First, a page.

Iowa

The Red Bull Soapbox Race – an extreme soapbox derby for adults – will make its Iowa debut this summer.
The Red Bull Soapbox Race – an extreme soapbox derby for adults – will make its Iowa debut this summer.

Des Moines: The Red Bull Soapbox Race – an extreme soapbox derby for adults – will make its Iowa debut this summer. Red Bull promotes several extreme sports to publicize its energy drink line and give consumers “wings.” Its soapbox race is similar to the traditional version for children in that carts coast downhill, but the Red Bull Soapbox Race challenges “the most fearless, fun-loving and foolhardy teams to prototype and create the wackiest of rides” using homemade carts, according to its website. Sponsors include West Des Moines-based Hy-Vee and Ankeny-based Casey’s. Casey’s plans to set up a committee that will look for the best “hometown racers” celebrating where racers are from and what they love about Casey’s. Winning hometown racers will receive free Casey’s pizza for a year. The Des Moines event will take place June 18, with the course running along East Walnut Street just south of the state Capitol, from East 12th to East 7th streets. Those interested in entering a cart for the race can apply now.

Kansas

Amanda Rice, owner of Clipeez in Topeka, Kan., combs and clips 1-year-old Ryder Singer during his first haircut.
Amanda Rice, owner of Clipeez in Topeka, Kan., combs and clips 1-year-old Ryder Singer during his first haircut.

Topeka: Clipeez salon is catering to the needs of children and parents, with child-friendly salon chairs that look like firetrucks, airplanes and more. Owner Amanda Rice, who has been a stylist for almost a decade, said she has dreamed of opening a business like Clipeez since she was in beauty school. Rice said she has learned tricks over the years to help children feel at ease while getting their hair cut. With two children of her own, she knows haircuts can be a stressful experience for some children. Rice’s small customers also are greeted with a play area that includes a chalkboard wall for drawing, child-sized tables and chairs, and a variety of toys and activities to keep them busy while they wait. Although Clipeez is a child-focused salon, Rice said customers of all ages are welcome. Parents can schedule a haircut for themselves, knowing their child will be entertained during the appointment. Rice is the only stylist taking appointments at Clipeez but is in the process of hiring additional help. She said she hopes to add five to six stylists to her team so Clipeez can offer walk in appointment options in the future.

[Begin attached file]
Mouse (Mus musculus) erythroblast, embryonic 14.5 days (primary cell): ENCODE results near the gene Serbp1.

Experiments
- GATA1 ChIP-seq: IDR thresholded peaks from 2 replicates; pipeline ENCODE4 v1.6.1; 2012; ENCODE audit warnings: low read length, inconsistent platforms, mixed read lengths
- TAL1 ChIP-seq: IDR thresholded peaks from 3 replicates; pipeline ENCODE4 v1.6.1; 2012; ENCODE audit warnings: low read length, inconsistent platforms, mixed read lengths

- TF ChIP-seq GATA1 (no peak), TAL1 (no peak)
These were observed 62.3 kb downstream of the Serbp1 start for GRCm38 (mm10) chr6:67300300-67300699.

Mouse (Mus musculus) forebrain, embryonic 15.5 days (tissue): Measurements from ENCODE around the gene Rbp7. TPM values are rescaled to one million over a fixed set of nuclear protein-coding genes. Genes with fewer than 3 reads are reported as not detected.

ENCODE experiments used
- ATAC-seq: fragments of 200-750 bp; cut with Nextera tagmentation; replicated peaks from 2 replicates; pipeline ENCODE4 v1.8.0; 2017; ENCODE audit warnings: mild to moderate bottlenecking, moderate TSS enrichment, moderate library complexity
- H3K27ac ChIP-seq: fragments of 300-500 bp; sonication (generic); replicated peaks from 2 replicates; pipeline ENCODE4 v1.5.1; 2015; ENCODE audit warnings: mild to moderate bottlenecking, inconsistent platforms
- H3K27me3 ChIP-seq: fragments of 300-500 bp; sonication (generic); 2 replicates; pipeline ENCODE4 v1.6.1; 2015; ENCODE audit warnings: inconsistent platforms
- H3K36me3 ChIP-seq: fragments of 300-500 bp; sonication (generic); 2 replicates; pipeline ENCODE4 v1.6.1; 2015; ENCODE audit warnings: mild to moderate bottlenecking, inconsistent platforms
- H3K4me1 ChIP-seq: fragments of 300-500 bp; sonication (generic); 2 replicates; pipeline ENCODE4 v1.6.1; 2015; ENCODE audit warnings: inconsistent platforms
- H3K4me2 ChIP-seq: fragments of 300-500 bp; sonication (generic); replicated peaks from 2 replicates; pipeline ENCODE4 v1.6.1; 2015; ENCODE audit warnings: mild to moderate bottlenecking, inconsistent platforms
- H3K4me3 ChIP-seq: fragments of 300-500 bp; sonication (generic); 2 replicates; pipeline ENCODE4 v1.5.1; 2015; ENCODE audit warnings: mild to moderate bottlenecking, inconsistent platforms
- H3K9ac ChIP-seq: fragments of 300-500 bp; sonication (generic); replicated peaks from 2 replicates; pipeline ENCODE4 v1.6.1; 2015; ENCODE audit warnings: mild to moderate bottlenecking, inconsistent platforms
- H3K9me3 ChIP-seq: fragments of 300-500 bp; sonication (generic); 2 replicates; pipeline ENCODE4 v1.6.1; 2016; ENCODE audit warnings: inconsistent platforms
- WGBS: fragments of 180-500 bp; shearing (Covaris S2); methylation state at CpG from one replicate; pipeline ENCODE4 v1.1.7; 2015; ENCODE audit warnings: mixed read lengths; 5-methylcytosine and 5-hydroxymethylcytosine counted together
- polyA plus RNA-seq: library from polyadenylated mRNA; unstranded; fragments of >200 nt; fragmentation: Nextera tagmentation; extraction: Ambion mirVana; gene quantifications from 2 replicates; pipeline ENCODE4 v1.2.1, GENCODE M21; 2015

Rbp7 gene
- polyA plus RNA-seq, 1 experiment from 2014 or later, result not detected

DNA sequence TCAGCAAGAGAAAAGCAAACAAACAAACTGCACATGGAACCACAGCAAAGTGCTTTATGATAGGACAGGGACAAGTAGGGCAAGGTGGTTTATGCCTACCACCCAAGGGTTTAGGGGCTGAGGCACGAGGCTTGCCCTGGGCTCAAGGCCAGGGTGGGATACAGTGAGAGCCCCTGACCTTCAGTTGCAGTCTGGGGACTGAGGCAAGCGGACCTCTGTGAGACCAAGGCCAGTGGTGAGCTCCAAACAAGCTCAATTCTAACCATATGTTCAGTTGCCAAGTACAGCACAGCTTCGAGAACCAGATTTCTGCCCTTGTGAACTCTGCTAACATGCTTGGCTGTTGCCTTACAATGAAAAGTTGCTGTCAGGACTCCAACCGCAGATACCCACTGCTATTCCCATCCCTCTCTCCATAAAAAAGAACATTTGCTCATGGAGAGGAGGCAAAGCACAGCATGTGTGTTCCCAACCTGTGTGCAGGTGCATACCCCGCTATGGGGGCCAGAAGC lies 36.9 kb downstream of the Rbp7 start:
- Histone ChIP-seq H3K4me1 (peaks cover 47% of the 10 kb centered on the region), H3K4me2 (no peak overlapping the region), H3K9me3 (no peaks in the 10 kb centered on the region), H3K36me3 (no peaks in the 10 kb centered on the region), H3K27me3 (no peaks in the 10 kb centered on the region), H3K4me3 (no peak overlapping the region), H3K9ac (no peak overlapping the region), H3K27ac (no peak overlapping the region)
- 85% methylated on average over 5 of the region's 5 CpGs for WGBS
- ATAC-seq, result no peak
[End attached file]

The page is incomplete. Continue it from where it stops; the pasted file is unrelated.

Kentucky

Livermore: This city in western Kentucky has become certified as the 25th trail town in the state, officials said. Livermore in McLean County received its certification from the Kentucky Department of Tourism, officials said in a statement. The tourism and economic development program provides a strategic plan for communities, which commit to sharing outdoor opportunities, culture, history and stories with visitors looking for adventure, the Kentucky Department of Tourism said. Livermore offers paddling on the Rough and Green rivers and cycling on three new routes, officials said. “There are thousands of miles of trails and waterways throughout the commonwealth,” Department of Tourism Commissioner Mike Mangeot said. “These trail towns offer the perfect destination for long-distance adventures or day trips and we are excited to have Livermore join the other 24 destinations who have received this designation.”

Louisiana

New Orleans: A worker on a crew replacing corroded grating on an oil platform wasn’t wearing his safety lifeline when he fell to his death off Louisiana in May 2020, the federal offshore safety agency said. The man stood on grating after he and another worker had cut through its metal crossbars so it could be removed in sections, the Bureau of Safety and Environmental Enforcement said. He died after falling 50 feet. The job safety plan said such cutting, called ripping, should be done in sections but the crew “proceeded to rip the entirety of the work area,” weakening it, according to the report. Workers had set out the safety gear called a self-retracting lanyard but didn’t put it on, the report said. The rig operator and the man’s supervisors also contributed to the accident, the agency said. The man was not identified. His employer, Fluid Crane and Construction Co. of New Iberia, had no comment. The rig’s operator, Fieldwood Energy LLC, is reorganizing under a bankruptcy court administrator. Its website shows only the administrator as a contact. Neither the administrator nor Fieldwood’s bankruptcy attorneys responded to emails requesting comment.

Maine